Fun fact: when I was a freshman in college I thought my most useful contribution to free software (I was not a programmer at the time) would be to make a webcomic about two people mod'ing their house and it turning it into what we would now call a "hackerspace" (that term didn't exist then) where the whole house was slowly automated (IoT didn't exist then either). I never finished it or even got what we would call "far" at all.

But you can still find it... not that it's good...

@cwebber you might be interested in this little project of a friend of mine:

@rysiek I guess since you linked your thing, I'll link my awful unfinished comic

The one thing I'm proud of about it was the level of experimentation I was doing at the time in each page. It did influence a lot of my future artwork and experiments.

Part of the reason I never finished it was "imposter syndrome" though I didn't know the term at the time. I was afraid I didn't understand the tech I was describing enough. The upside is I started learning more...

@rysiek But really, for *years* I thought I would come back to it and this would be my major life's work.

Time changes you...


@rysiek Also I'm super, super embarassed to see I had an *NC* license at the time. Gak!

@Shamar @cwebber

The problem with the NC is that it's counter-productive and does not achieve what artists want it to achieve.

It does nothing to stop people who do not care about licensing from "stealing" your work.

OTOH it stops people who feel strongly about licensing from using your work, making derivatives, making it popular.

It's terribly vague -- what does it even mean? If I use this CC By-NC picture in a presentation funded by a grant, is that "commercial"?

CC By-SA is way better.

@rysiek @Shamar Nobody agrees on what "noncommercial" means, and you will either block uses you want or be surprised to hear that others consider uses you feel should be prohibited they believe are allowed. Worse yet: noncommercial licenses don't compose. What happens when 100 entities later contribute to a noncommercial license, if they hope to enforce it as a revenue stream?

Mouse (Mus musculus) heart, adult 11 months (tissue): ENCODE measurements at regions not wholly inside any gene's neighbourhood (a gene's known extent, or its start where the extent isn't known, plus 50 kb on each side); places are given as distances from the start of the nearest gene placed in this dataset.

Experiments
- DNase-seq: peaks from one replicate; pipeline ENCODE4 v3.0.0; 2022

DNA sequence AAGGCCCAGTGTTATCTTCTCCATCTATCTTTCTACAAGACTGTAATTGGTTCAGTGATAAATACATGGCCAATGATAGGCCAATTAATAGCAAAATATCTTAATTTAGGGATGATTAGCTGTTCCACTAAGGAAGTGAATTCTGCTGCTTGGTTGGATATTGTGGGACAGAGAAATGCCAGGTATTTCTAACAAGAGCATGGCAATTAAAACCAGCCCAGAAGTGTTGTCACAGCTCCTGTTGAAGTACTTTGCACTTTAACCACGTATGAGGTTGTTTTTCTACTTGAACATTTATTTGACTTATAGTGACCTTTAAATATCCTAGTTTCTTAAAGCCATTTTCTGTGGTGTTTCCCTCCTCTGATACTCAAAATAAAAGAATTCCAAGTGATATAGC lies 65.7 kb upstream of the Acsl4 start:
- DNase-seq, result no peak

"noncommercial" licenses always fail.

@rysiek @Shamar @cwebber Hi. CC Metal podcast-person here.

NC is great for metal bands because it emulates the tape-trading of the early years of metal. But it also alleviates the legal pressures that are involved with non-consensual distribution of content.

And a lot of metal musicians do not want derivatives. Check the licenses on Open Metalcast for how many folks are OK with SA vs ND.

Just clarifying by my own conversations with artists.

(going back into the ether).

@craigmaloney @rysiek @Shamar @cwebber NC, as with any turnkey license, is a statement of intent. "I'm letting you use this for free unless X." If you want X, contact the licensor and ask.

(I used to do this quite a lot with photography. NC but if nearly anyone contacted me with, e.g., "our group wants to use this in a fund-raising presentation for Y" then of course I'd grant a license. But there were a few projects I didn't want my work on.)

@Shamar @jond @craigmaloney @rysiek @cwebber

And don't feel locked into the license you choose. You can always change it later, and if you do choose something like an NC license, you can always give another entity a one-time license for commercial work.

So if you see something you want to use, but don't like the license terms, feel free to ask the creator. Just be ready to accept whatever answer they give you (like "no" .)

@Shamar @rysiek I'm embarassed because my comic doesn't live up to a quality I would want it to have if I worked on it today. That and the "two male characters" comic antipattern. What can I say... I was young and inexperienced.

Regarding embarassment of noncommercial licenses, I later went on to become a vocal anti-NC advocate, even when I later worked at Creative Commons

@clacke @cwebber @Shamar that is true, but the problem is that the connotations do not reflect the reality of how NC works and what it achieves...

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